Thursday, May 12, 2011
Some businesses are clamoring for terabit Ethernet as a way to foster video transmission and mobile internet, while others are still struggling to deploy 40 G and 100 G and want the IEEE to take smaller steps and move toward 400 G instead. To identify which of these groups offers the best short- and long-term conclusion to the growing need for Ethernet bandwidth, the IEEE has announced the formation of the 802.3 Ethernet Bandwidth Assessment Ad Hoc group.
The new research group plans to have a report out by 2012, which should clarify where the IEEE will head in developing a new Ethernet standard. John D'Ambrosia, chaiperson of the ad hoc group, explained that a major division currently exists about which Ethernet standard should be pursued, as hardware infrastructure is still barely reaching the 100 G standard for most businesses.
Therefore, many component designers are claiming the terabit Ethernet goal is simply unrealistic because the industry is just now beginning to explore transmitting signal at serial rates greater than 25 G. D'Ambrosia explained reaching serial transmission rates of 100 G is starting to look like a realistic possibility, as network administrators can now use four lanes of 25 G serial connection instead of having to use 10 lanes of 10 G serial. However, expanding this out to terabit Ethernet appears unreachable to some.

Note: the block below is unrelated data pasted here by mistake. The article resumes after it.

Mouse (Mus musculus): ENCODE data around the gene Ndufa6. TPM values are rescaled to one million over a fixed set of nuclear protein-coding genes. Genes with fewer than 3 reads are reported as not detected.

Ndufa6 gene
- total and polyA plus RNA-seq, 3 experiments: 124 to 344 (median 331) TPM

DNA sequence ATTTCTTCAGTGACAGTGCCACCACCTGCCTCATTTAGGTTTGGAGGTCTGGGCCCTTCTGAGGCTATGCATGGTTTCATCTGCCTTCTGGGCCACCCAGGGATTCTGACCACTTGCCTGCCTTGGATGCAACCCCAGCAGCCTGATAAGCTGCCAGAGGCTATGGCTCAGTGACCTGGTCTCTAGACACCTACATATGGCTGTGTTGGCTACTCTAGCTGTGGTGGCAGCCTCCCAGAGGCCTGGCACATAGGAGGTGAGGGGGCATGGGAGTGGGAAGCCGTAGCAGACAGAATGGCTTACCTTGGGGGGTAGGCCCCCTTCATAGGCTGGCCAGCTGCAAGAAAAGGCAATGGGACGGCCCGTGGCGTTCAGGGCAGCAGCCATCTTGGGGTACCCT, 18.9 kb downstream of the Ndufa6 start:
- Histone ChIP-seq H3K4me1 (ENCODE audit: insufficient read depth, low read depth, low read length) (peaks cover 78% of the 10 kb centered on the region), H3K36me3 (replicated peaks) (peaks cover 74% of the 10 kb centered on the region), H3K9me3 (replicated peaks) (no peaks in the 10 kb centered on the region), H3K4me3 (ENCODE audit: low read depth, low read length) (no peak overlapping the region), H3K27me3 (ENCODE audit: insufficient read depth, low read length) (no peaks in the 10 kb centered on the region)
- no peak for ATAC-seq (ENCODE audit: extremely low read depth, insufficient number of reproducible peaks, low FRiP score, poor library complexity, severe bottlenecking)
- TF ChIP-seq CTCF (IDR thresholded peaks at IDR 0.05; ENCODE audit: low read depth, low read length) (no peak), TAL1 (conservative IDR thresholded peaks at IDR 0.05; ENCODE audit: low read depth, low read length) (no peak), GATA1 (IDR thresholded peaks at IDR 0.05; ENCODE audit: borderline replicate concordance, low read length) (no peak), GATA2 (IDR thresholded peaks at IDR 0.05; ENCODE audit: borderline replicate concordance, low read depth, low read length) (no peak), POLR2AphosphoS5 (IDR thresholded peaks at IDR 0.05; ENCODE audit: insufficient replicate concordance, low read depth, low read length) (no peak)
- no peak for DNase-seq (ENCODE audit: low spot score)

D'Ambrosia went as far as to say ratifying a fully terabit Ethernet standard could end up stretching the laws of physics.
To begin the process of defining need for terabit Ethernet, D'Ambrosia said the work group is polling many businesses and service providers to identify their bandwidth needs. Currently, D'Ambrosia said backbone networks and other foundational systems are experiencing an incredibly fast rise in bandwidth needs, but most service providers and businesses are still working to 25 G. However, he recognized that it is important that the IEEE stay ahead of what is currently needed, and may need to strive for terabit Ethernet.
While terabit Ethernet may be a standard for the future, two distinct research groups have found ways to deliver 1 Tbps Ethernet using optical cable infrastructure. One group, from Japan’s National Institute of Information and Communications Technology, accomplished more that 1 Tbps by using 7-core optical cable. Another research group, from NEC, used a special laser system to send optical data packets out more quickly than previously possible.